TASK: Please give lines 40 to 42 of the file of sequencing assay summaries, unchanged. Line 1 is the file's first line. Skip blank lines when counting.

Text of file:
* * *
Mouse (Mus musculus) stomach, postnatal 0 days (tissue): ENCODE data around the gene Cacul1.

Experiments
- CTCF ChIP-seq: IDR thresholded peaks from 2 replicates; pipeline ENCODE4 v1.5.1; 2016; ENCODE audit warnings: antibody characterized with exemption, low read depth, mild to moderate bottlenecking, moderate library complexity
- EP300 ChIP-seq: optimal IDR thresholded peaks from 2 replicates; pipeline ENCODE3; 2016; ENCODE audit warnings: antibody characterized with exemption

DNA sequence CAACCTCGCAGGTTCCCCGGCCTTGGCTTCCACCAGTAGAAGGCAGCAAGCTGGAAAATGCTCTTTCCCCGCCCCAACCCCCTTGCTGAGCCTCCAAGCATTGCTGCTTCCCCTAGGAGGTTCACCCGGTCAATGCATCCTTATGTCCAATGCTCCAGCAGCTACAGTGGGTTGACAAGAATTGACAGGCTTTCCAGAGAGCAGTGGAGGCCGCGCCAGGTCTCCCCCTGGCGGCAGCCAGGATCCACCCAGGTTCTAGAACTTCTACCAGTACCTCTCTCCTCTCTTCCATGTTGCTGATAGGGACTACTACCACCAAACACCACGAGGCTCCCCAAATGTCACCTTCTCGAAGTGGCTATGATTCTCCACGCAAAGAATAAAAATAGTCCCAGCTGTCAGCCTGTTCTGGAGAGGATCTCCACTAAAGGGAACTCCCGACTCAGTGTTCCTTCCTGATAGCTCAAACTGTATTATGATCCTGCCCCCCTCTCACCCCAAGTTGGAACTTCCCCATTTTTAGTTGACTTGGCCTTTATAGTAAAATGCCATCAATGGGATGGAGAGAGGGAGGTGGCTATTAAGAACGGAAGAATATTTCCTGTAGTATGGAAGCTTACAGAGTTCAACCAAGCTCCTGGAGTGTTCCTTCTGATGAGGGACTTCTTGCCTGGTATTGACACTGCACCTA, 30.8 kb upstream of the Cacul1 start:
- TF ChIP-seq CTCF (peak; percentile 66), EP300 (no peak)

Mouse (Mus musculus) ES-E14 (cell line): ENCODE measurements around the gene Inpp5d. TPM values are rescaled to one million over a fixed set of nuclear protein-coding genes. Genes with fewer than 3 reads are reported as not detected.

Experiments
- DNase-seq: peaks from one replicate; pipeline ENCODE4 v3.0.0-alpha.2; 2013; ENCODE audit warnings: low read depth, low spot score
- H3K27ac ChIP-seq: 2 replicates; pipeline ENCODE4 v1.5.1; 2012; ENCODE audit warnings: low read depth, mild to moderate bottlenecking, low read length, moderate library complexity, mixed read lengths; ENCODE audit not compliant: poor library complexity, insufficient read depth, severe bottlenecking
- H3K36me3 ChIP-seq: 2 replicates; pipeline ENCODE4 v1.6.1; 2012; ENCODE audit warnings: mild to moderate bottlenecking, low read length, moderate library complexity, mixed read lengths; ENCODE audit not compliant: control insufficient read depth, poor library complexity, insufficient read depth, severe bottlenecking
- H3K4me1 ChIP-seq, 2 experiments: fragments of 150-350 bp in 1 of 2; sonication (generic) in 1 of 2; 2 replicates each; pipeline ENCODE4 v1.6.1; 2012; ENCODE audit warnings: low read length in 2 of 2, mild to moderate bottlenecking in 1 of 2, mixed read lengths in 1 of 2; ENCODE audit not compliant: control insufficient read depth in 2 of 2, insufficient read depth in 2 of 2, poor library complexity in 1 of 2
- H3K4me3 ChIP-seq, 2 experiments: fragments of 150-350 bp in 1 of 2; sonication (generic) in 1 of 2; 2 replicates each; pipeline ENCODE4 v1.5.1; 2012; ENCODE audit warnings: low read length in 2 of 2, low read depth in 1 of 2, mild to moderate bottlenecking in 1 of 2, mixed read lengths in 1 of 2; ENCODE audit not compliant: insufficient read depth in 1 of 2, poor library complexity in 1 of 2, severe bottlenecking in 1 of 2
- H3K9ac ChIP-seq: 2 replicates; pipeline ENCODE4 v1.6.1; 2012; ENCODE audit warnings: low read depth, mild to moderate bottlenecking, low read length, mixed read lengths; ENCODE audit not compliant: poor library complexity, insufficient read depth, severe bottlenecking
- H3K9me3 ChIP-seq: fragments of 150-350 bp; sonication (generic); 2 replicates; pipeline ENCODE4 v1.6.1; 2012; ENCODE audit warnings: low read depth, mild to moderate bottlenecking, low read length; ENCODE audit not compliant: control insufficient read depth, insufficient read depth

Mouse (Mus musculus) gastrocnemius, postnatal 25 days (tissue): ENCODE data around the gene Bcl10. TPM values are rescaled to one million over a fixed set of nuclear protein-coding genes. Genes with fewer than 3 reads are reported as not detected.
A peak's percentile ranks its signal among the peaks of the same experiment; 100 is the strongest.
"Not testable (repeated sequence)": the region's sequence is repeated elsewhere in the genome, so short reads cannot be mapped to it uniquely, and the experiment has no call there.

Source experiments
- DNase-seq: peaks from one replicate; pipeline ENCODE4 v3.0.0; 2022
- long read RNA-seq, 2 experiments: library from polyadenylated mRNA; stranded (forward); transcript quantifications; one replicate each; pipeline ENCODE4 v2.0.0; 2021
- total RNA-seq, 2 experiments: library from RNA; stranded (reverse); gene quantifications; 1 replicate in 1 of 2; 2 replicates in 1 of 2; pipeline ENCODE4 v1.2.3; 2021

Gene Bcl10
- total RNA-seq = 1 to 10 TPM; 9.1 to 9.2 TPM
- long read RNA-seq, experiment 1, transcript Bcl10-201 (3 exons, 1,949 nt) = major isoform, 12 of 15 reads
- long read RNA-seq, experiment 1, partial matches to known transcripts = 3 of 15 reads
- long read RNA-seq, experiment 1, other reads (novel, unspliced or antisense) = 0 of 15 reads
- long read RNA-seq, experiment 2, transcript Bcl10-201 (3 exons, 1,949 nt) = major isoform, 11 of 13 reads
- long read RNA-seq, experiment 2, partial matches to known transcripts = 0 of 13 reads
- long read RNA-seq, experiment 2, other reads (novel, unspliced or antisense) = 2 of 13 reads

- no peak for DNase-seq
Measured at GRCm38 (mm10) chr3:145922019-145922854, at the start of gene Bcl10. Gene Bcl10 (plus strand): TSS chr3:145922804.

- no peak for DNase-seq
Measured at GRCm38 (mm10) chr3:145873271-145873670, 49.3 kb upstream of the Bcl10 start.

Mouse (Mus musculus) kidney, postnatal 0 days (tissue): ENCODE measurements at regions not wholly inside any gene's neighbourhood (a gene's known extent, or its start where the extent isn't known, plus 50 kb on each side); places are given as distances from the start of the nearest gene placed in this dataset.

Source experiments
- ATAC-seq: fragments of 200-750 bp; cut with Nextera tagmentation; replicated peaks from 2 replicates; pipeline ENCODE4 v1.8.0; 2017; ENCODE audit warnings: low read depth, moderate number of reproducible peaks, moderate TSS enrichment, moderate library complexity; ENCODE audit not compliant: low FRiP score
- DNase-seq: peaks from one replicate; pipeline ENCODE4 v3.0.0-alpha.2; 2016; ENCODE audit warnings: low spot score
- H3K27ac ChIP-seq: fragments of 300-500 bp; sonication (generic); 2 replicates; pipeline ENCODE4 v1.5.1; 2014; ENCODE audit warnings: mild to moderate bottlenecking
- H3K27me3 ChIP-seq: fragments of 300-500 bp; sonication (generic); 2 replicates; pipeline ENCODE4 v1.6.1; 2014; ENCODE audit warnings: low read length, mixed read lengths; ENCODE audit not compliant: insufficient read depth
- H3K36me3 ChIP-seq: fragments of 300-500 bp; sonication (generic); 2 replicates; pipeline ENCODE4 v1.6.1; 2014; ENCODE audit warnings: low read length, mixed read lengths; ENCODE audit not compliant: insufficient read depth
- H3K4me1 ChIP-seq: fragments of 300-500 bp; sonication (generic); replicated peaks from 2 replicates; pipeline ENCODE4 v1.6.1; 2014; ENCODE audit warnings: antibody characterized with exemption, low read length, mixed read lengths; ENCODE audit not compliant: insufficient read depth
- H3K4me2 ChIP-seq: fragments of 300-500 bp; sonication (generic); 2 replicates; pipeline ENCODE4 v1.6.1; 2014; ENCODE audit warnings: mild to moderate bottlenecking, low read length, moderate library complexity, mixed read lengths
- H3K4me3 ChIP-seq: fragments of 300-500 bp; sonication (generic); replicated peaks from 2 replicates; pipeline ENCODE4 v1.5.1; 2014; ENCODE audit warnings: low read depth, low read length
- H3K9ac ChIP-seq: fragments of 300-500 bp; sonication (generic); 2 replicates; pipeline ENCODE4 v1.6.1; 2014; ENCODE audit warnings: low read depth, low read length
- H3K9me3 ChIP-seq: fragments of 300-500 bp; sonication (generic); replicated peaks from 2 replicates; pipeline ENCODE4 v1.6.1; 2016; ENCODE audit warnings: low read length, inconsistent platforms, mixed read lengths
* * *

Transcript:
- H3K27me3 ChIP-seq: fragments of 300-500 bp; sonication (generic); 2 replicates; pipeline ENCODE4 v1.6.1; 2014; ENCODE audit warnings: low read length, mixed read lengths; ENCODE audit not compliant: insufficient read depth
- H3K36me3 ChIP-seq: fragments of 300-500 bp; sonication (generic); 2 replicates; pipeline ENCODE4 v1.6.1; 2014; ENCODE audit warnings: low read length, mixed read lengths; ENCODE audit not compliant: insufficient read depth
- H3K4me1 ChIP-seq: fragments of 300-500 bp; sonication (generic); replicated peaks from 2 replicates; pipeline ENCODE4 v1.6.1; 2014; ENCODE audit warnings: antibody characterized with exemption, low read length, mixed read lengths; ENCODE audit not compliant: insufficient read depth